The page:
The most familiar form of the golden rule is “Do unto others as you would have them do unto you.” Many people think that Jesus was the first to propound this ethical principle, but in fact it was given a variety of forms by moral philosophers from the ancient world. In most of these formulations, it is expressed negatively (stating what should not be done) rather than positively.
The rule was found, for example, among the ancient Greeks many centuries before Jesus. One of the characters described by the Greek historian Herodotus (fifth century B.C.E.) said, “I will not myself do that which I consider to be blameworthy in my neighbor”; and the Greek orator Isocrates (four century B.C.E.) said, “You should be such in your dealings with others as you expect me to be in my dealings with you.” The saying was present in Eastern cultures as well, most famously on the lips of Confucius (sixth century B.C.E): “Do not do to others what you would not want others to do to you.”
Nearer to Jesus’ time, the golden rule was endorsed (in various forms of wording) in a number of Jewish writings. For example, in the apocryphal book of Tobit, we read, “And what you hate do not do to anyone”; and in the ancient Jewish interpretation of the book of Leviticus, we find, “Do not do to him (your neighbor) what you yourseklf hate.”
Perhaps the best-known expression of the rule in Jewish circles, however, comes from the most revered rabbi of Jesus’ day, the famous Rabbi Hillel. A pagan approached the rabbi and promised him that he would convert to Judaism if Hillel could recite her entire Torah to him while standing on one leg. Hillel’s terse reply sounds remarkably like the statement of Jesus in Matthew 7:12: “What is hateful to you do not do to your neighbour; that is the whole Torah, while the rest is commentary. Go and learn it.”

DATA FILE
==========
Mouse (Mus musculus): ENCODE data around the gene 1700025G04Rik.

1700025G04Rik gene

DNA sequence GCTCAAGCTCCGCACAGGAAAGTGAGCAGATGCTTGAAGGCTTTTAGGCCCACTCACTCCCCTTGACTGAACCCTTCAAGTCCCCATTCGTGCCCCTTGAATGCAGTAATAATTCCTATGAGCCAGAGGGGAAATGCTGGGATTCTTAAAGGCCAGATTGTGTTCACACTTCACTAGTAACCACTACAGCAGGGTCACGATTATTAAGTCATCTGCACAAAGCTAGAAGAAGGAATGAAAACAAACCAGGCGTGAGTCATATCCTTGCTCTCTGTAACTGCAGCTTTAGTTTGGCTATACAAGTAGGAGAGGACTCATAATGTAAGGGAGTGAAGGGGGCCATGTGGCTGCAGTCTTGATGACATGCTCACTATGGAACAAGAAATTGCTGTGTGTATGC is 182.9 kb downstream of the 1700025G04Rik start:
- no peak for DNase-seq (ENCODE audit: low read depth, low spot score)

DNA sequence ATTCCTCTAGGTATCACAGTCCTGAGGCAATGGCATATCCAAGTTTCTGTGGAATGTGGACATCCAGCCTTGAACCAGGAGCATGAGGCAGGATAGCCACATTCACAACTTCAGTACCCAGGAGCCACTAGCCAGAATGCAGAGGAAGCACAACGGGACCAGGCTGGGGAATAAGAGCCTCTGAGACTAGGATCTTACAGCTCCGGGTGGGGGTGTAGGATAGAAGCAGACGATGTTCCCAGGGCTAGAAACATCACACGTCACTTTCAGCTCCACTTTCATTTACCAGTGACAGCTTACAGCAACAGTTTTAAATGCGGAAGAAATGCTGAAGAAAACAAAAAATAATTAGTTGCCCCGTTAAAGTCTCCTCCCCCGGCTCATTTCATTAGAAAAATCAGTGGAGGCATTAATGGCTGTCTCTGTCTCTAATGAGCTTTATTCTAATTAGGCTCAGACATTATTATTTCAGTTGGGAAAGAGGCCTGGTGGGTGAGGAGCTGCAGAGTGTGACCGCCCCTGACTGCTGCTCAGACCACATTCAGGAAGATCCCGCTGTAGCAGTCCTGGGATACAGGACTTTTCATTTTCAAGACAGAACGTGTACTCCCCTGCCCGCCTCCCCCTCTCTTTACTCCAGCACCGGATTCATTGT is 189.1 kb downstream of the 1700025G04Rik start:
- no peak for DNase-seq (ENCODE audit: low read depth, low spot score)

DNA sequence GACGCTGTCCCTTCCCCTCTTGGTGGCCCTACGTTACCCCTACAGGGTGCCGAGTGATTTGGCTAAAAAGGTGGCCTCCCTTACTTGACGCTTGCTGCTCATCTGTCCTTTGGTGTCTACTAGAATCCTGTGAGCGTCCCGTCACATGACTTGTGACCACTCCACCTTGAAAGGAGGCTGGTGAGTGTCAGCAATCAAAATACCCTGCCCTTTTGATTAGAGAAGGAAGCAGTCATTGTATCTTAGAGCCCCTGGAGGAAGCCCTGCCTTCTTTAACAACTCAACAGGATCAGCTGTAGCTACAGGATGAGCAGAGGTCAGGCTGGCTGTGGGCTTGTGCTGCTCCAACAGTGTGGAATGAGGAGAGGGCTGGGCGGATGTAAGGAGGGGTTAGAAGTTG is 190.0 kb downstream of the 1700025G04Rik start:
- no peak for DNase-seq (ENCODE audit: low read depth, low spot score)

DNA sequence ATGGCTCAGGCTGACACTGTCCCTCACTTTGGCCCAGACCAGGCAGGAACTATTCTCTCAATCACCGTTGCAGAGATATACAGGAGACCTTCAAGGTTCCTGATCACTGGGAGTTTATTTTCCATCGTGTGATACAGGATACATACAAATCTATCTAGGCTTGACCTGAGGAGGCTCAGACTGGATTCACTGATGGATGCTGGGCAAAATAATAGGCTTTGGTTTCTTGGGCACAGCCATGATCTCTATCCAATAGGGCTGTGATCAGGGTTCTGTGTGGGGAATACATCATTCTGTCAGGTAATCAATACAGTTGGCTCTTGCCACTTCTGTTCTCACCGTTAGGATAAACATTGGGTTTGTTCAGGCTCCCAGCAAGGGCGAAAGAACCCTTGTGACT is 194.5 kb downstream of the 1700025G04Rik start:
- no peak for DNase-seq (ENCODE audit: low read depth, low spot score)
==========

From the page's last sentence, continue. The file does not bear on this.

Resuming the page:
Jesus, in short, was not the only teacher of his day who taught the golden rule or who thought that the essence of the Law of Moses could be summed up in the commandant to love.
The Bible: A Historical and Literary Introduction by renowned biblical scholar and New York Times Bestselling author Dr Bart D. Ehrman, p. 274.
The Golden Rule in Islam
Some sayings of the Prophet Muhammad in the hadith collections:
“None of you have faith until you love for your neighbor what you love for yourself.” (Sahih Muslim)
“Whoever wishes to be delivered from the fire and to enter Paradise…should treat the people as he wishes to be treated.” (Sahih Muslim)
“None of you truly believes until he wishes for his brother what he wishes for himself.” (Forty Hadith, Nawawi)
“None of you is a believer if he eats his full while his neighbor hasn’t anything.” (Musnad)
“Do unto all men as you would wish to have done unto you, and reject for others what you would reject for yourselves.” (Abu Dawud)
“Hurt no one so that no one may hurt you.” (Farewell Sermon)
“There should be neither harming nor reciprocating harm.” (Ibn- Majah)
The Qur’an teaches:
“Serve God, and join not any partners with Him; and do good – to parents, kinsfolk, orphans, those in need, neighbors who are near, neighbors who are strangers, the companion by your side, the wayfarer (ye meet), and what your right hands possess [the slave]: For God loveth not the arrogant, the vainglorious” (Q:4:36)
In fact, the Qur’an goes beyond the Golden Rule by stating in more than four places, “Return evil with kindness.” (see 13:22, 23:96, 41:34, 28:54, 42:40)